Processes can be synchronized using semaphores or flags Protocol constructions

Processes can be synchronized using semaphores or

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Processes can be synchronized using semaphores or flags. Protocol constructions such as critical sections and monitors guarantee that shared data are not modified by more than one process at a time. If a process has to wait for a condition which can never arise until it has finished waiting, then a deadlock is said to arise. The cause of deadlock waiting is often a resource which cannot be shared. Most operating systems do not try to prevent deadlocks, but leave the problem to user programs.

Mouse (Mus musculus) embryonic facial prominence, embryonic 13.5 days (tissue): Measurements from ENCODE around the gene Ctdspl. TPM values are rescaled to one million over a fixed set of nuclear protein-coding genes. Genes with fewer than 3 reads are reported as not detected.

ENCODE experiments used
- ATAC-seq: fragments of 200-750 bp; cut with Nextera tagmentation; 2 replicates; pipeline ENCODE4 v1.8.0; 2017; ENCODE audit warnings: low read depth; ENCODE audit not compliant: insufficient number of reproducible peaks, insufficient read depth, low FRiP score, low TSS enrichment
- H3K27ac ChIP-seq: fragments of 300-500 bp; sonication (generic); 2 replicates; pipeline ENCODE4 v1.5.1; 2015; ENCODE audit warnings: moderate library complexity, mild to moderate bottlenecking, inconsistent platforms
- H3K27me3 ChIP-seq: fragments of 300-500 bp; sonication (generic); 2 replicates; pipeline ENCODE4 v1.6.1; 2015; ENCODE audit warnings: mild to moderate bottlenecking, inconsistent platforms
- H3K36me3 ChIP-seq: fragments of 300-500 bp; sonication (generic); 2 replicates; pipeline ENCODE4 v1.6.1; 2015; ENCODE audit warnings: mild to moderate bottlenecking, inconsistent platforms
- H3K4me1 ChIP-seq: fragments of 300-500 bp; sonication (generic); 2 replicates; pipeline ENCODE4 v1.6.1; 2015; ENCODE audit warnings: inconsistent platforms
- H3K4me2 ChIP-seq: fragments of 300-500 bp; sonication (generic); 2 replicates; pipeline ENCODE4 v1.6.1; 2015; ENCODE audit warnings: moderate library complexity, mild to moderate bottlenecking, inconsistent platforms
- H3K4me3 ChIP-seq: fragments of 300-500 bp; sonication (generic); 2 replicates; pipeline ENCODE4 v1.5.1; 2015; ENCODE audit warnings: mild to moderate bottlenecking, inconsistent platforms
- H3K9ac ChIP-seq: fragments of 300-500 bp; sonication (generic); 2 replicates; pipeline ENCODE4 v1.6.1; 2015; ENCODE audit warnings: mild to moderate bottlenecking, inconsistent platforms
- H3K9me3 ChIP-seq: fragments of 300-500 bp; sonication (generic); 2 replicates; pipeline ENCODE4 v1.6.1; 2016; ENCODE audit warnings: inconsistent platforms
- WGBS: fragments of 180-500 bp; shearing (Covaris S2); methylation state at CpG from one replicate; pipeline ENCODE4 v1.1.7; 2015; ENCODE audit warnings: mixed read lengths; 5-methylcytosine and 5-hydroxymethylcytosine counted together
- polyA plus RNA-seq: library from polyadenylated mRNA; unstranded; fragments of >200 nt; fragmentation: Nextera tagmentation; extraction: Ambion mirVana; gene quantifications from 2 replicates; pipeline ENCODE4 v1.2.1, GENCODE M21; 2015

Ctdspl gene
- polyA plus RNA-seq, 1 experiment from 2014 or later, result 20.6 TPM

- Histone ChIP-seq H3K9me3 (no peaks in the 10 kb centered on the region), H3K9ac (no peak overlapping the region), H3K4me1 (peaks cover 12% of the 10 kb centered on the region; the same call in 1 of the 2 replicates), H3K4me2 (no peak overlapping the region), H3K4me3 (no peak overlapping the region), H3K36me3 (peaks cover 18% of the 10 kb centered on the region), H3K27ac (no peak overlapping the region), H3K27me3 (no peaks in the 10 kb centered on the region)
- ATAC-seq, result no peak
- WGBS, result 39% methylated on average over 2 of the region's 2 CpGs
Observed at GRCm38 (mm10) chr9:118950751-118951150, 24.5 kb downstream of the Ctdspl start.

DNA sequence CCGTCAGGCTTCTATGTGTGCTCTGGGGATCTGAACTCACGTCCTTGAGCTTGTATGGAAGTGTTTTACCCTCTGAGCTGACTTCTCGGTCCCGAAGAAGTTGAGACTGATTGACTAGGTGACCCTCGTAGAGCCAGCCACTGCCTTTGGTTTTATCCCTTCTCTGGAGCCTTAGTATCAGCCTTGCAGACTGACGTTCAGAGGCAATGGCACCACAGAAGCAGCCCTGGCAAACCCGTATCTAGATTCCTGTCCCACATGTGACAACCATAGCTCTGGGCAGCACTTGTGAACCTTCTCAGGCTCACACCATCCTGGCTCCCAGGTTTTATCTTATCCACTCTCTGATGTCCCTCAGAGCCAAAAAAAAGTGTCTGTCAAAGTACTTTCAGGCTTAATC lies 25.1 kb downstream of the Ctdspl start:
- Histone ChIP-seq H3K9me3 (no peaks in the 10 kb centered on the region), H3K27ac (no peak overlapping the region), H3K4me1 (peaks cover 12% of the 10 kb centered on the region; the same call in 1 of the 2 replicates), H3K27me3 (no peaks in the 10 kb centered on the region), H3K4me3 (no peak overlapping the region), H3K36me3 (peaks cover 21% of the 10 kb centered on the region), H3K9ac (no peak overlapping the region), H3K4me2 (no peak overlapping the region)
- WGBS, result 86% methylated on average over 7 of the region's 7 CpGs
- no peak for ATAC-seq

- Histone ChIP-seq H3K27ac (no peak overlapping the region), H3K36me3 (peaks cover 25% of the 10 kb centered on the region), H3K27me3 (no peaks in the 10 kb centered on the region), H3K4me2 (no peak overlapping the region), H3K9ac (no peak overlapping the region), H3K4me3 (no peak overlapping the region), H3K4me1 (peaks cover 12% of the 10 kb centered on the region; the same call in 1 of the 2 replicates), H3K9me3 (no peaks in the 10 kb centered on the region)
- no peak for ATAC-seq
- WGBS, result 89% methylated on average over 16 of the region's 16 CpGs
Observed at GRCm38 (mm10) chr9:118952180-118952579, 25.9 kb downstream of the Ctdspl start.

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Exercises 1. Explain the difference between a light weight process and a normal process. 2. What is meant by the critical section of a program? 3. What is meant by deadlock? 4. Explain why round-robin scheduling would not be appropriate for managing a print-queue. 5. Devise a combination of first-come-first-serve (FCFS) and shortest-job-first (SJF) scheduling which would be the `fairest' solution to scheduling a print queue. Project You can learn a lot by solving the following problem. The idea is to make a time-sharing system of your own. 1. Make a fake kernel simulator which, instead of executing processes in memory, reads instructions from a number of files. You should aim to share the time spent reading each `process' equally between all tasks. The output of your kernel should show clearly what is being executed and when. You should give each process a process identifier (pid). The `command language' you are reading in contains instructions like `abcd 3', `wait 4' etc. i.e. four letters followed by a number. 2. Add process priorities to each task. You can decide how these are assigned yourself. Keep a record of how long each process takes to complete and print status information when each process finishes. You can either call the real system clock to do this, or increment a counter each time an instruction is read. This is like counting `fake CPU cycles'. 3. The input files contain ` wait <number> ' instructions. Modify your program so that when one of the tasks reads an instruction `wait 5', for instance, it waits for process number 5 to finish before it continues. The output of the kernel should show this clearly. Hint: use a status variable which indicates whether the process is `ready' or `waiting'. 4. Copy and modify the input files so that a deadlock can occur. Explain carefully how it occurs. For example, make two processes wait for each other. Add to your kernel a simple test to detect such deadlock situations. Decide for yourself how you wish to handle this situation. Explain what you have chosen to do in your solution. 5. Some of the input files contain `fork' instructions. Modify your code so that when such an instruction is detected, the current process spawns a new copy of itself which begins executing from the instruction after the fork command. The new process should have a different pid and should have the same priority as the old one.
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